Disparities in the Physician Workforce

 In Uncategorized, Voices of Diversity

On the tour, I’ve been personally been amazed by the number of students that comment that the Tour For Diversity is the first time that they have met a physician from a under-represented minority background.  But truthfully, I shouldn’t be surprised, the data is there to back-up what students are saying..there is a great disparity in the number of physicians from minority backgrounds and despite the work of many organizations, the number of students from diverse backgrounds entering medicine and becoming physicians has been stagnant.  You may be asking yourself why does this matter? Why is the Tour for Diversity in Medicine spending money and time working to eradicate this disparity.  The answer is simple, the disparity in the number of physicians from minority backgrounds contributes to the “health disparities” that we see everyday in our communities.

A health disparity by definition is “an inequity that exists when members of certain population groups do not benefit from the same health status as other groups. “  While access is thought to be a contributor to this disparity along racial and ethnic lines, it has also been shown that the disparate number of physicians from diverse backgrounds also contributes to this.  Studies have specifically shown that when there is racial concordance between physicians and patients that there is improved communication and potentially improved health outcomes.  In addition, physicians from diverse backgrounds are more likely to work in underserved areas.   What does this equate to in the end, we can improve health by improving diversity in the physician workforce.  By increasing the breadth of cultural and life experience of the physician workforce we will be better prepared to deal with the challenges of our ever-diversifying American community.  And we want you to be part of that, by investing in you, the Tour for Diversity in Medicine is not only to help individual students, but the health of our country by helping to create a more diverse and culturally competent workforce.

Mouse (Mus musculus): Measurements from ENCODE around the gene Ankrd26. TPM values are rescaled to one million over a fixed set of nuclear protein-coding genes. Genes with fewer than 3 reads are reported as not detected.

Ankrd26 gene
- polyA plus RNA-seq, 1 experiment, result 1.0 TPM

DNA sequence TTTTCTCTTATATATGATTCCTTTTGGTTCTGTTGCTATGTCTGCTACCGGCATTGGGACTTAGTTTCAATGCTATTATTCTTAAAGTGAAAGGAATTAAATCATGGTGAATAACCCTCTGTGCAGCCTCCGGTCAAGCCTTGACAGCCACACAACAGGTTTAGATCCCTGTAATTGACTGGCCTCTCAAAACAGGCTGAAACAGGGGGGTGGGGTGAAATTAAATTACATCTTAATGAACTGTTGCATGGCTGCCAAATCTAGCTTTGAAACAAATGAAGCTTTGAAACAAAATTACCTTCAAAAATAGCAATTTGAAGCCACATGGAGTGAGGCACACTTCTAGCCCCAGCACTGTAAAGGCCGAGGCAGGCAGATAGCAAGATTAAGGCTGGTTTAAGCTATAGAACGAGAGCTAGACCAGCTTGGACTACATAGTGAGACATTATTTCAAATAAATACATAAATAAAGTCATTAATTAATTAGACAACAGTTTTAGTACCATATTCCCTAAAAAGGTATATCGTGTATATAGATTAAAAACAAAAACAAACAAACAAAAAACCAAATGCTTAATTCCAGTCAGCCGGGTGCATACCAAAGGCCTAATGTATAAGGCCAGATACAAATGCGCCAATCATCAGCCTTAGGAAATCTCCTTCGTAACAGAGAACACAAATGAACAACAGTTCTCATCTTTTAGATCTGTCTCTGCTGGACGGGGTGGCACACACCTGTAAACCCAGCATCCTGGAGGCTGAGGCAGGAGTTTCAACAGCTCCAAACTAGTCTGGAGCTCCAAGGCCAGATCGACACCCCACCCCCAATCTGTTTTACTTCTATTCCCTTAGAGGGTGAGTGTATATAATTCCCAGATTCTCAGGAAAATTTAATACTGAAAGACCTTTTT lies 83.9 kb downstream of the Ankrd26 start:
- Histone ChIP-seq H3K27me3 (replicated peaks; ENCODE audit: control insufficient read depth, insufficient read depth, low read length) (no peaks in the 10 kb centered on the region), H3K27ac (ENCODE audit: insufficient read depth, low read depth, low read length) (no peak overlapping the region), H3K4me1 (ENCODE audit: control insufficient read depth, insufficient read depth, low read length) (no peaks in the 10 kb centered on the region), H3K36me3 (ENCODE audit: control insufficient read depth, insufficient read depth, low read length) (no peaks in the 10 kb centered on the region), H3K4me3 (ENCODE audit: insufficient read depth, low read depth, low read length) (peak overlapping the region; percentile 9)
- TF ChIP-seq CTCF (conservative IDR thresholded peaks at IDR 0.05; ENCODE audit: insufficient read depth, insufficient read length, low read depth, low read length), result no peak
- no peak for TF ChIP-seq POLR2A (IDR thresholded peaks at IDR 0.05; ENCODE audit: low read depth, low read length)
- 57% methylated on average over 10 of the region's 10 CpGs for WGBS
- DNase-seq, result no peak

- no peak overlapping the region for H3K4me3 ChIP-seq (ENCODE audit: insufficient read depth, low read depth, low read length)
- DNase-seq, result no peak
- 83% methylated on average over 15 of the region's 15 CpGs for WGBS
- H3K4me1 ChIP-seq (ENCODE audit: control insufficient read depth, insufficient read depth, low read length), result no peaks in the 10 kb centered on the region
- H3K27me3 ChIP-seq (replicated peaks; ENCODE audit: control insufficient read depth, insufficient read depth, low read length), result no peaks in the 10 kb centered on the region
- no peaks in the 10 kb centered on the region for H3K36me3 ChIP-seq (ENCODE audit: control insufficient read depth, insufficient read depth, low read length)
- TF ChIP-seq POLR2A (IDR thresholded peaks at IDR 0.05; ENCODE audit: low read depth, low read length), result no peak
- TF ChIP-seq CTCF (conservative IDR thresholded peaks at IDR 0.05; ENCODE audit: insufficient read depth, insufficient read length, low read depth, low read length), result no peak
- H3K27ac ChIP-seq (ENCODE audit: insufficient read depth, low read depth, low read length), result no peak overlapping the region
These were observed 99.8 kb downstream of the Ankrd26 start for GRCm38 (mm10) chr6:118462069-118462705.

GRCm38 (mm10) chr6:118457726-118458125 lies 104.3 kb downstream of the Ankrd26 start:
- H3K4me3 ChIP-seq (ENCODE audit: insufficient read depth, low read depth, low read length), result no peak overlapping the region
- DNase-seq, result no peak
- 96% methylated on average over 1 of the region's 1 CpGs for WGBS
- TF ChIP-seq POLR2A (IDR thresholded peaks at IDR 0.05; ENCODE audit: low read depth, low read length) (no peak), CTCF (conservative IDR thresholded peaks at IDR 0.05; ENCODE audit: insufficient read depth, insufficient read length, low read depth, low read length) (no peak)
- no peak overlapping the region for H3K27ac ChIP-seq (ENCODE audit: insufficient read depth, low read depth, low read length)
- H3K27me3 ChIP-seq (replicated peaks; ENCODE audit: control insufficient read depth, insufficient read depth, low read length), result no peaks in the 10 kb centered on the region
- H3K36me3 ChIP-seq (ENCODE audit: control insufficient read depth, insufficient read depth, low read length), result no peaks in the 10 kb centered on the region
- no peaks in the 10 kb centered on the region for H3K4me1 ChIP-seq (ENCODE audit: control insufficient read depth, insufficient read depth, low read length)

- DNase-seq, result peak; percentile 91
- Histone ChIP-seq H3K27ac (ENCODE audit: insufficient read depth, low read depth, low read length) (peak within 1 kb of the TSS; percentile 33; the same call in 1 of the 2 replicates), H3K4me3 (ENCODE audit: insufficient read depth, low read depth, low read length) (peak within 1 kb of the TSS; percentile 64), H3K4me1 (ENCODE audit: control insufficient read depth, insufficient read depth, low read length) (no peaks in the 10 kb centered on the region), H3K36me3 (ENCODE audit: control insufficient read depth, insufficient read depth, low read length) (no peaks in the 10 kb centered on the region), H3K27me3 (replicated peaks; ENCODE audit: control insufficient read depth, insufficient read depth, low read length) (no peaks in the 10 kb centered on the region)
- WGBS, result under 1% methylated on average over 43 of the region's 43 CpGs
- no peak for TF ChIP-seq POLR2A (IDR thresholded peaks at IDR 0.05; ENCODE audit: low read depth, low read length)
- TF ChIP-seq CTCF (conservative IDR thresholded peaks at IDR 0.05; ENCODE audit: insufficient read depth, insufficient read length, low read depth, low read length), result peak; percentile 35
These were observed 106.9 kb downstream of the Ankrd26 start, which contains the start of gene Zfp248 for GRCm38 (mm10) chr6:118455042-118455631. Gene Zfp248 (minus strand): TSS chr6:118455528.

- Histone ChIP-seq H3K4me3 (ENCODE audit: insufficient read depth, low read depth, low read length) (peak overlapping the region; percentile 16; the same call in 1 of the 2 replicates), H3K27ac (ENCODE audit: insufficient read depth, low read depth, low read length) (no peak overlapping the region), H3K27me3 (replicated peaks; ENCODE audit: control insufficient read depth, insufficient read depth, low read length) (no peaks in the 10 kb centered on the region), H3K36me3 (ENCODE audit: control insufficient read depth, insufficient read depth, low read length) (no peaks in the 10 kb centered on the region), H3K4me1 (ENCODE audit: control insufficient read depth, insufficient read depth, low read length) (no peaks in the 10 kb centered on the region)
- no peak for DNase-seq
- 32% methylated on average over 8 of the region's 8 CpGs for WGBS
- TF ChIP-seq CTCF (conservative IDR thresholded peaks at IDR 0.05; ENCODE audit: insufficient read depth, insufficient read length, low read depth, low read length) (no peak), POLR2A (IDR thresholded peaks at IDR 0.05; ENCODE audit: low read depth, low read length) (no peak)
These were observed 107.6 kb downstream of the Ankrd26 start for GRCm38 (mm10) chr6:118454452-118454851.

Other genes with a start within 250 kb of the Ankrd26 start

By: Brandi Freeman, MD

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